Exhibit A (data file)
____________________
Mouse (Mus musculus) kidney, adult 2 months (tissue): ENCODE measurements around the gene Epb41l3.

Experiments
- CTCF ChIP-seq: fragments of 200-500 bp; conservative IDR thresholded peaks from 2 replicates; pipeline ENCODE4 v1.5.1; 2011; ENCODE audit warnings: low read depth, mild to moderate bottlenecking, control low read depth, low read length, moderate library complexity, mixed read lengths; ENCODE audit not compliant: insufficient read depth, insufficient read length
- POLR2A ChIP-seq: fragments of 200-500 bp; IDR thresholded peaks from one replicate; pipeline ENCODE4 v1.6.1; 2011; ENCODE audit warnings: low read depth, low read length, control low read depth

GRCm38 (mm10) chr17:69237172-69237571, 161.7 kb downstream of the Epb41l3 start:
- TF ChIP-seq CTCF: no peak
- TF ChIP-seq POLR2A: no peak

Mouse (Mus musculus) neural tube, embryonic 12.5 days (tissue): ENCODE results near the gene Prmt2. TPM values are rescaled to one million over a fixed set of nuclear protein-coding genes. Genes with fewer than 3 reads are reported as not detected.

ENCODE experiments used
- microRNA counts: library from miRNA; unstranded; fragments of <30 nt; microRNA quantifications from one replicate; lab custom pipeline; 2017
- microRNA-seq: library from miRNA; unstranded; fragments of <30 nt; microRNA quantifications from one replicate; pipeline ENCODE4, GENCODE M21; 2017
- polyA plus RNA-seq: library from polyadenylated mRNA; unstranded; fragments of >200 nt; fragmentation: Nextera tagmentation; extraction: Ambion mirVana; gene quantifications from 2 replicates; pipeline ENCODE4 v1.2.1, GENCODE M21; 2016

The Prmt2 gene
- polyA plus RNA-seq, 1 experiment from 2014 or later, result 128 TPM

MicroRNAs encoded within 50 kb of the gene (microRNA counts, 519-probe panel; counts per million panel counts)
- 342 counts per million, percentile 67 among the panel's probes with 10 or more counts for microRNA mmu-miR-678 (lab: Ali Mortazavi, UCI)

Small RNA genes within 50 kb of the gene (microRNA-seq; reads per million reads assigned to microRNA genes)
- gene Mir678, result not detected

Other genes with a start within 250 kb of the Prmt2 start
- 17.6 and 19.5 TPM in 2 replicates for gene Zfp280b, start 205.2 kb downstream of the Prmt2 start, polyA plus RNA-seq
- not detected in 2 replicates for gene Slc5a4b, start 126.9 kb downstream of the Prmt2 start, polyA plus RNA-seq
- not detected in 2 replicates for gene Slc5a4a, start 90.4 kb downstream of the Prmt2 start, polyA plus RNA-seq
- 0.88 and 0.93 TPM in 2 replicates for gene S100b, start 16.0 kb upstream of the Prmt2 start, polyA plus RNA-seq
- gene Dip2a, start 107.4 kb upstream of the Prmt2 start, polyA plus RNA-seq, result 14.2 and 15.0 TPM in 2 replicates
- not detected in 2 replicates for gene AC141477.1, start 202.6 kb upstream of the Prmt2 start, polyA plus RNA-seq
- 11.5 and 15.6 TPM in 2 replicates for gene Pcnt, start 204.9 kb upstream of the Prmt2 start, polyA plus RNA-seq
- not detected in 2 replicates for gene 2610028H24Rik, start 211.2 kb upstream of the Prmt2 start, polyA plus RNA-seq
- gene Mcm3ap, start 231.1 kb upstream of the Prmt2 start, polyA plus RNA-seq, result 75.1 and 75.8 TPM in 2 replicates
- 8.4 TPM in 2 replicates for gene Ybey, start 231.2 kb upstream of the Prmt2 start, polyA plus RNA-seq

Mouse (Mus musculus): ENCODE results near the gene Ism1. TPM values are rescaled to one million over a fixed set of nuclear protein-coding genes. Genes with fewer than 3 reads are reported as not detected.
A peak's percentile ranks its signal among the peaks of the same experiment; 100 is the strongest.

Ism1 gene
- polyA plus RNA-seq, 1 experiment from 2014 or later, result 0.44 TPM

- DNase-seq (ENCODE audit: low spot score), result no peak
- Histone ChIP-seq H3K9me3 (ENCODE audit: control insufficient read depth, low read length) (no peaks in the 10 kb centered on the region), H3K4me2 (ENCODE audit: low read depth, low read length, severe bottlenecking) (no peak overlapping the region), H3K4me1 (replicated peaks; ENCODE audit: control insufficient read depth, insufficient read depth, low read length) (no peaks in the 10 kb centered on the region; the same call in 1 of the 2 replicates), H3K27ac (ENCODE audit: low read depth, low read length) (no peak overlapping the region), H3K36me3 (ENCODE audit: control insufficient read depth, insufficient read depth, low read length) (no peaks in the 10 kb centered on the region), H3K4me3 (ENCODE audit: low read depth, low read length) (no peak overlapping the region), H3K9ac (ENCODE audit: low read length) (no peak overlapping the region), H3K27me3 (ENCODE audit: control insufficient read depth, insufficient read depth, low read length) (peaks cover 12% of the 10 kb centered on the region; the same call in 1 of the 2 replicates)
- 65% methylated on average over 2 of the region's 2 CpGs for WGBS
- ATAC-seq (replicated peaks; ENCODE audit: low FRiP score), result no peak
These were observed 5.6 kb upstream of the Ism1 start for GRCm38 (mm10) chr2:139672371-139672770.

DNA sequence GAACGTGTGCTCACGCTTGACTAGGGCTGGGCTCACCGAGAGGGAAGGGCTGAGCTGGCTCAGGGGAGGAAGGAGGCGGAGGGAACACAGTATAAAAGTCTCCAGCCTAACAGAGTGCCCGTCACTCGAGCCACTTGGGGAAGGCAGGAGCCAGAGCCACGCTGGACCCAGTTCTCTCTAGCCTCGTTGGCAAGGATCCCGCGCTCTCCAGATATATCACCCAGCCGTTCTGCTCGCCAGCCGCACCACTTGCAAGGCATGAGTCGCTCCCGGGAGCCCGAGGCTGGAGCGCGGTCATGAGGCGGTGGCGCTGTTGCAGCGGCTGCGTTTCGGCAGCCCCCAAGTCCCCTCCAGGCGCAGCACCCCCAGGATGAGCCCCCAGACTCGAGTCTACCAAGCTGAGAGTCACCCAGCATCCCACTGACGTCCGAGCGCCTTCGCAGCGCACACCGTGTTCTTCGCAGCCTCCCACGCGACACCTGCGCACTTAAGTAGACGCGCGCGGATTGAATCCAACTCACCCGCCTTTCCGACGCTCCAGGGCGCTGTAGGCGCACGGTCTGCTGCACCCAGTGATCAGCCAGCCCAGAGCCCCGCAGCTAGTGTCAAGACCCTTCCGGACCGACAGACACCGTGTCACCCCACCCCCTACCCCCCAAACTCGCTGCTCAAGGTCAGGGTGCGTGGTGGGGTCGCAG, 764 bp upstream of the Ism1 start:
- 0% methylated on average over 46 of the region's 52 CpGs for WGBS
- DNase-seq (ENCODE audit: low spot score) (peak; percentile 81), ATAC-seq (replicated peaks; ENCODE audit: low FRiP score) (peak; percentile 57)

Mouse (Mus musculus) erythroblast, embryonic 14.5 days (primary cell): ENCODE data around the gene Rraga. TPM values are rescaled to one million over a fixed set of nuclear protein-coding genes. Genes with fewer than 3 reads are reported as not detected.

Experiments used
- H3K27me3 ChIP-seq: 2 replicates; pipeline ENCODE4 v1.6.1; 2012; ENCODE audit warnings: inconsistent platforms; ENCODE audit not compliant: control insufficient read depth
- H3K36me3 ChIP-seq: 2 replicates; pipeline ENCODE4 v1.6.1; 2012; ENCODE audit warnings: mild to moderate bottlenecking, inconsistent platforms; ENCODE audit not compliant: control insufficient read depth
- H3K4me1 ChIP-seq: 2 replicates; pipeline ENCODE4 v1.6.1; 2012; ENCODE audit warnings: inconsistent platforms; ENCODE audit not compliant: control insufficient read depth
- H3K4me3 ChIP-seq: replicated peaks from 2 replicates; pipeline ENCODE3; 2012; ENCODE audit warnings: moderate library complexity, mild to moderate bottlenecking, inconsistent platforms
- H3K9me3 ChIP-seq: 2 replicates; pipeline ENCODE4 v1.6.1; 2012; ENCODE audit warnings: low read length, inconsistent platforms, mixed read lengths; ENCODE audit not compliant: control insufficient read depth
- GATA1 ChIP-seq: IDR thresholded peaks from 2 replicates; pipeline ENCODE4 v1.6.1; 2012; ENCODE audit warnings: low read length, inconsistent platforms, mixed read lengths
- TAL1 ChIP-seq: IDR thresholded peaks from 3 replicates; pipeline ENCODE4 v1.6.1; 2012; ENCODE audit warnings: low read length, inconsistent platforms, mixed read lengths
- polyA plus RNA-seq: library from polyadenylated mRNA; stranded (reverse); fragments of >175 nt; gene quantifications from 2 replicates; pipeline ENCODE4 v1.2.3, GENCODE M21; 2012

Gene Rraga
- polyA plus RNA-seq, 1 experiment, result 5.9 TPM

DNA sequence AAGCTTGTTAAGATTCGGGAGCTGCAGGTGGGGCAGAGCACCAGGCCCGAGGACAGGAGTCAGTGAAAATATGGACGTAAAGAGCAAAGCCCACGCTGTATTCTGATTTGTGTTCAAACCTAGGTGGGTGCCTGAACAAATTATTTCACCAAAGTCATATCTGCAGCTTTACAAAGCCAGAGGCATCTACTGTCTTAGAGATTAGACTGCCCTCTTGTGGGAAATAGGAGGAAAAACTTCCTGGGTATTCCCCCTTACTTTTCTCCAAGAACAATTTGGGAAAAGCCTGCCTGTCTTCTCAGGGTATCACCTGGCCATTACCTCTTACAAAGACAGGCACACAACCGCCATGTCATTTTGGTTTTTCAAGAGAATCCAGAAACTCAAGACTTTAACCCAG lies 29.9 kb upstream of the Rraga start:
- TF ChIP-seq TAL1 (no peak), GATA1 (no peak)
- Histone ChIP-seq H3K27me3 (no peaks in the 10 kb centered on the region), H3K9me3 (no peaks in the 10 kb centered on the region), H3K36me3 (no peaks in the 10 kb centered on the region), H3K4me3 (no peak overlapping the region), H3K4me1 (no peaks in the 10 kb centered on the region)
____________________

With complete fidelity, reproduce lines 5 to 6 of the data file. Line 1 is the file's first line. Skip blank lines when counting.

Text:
GRCm38 (mm10) chr17:69237172-69237571, 161.7 kb downstream of the Epb41l3 start:
- TF ChIP-seq CTCF: no peak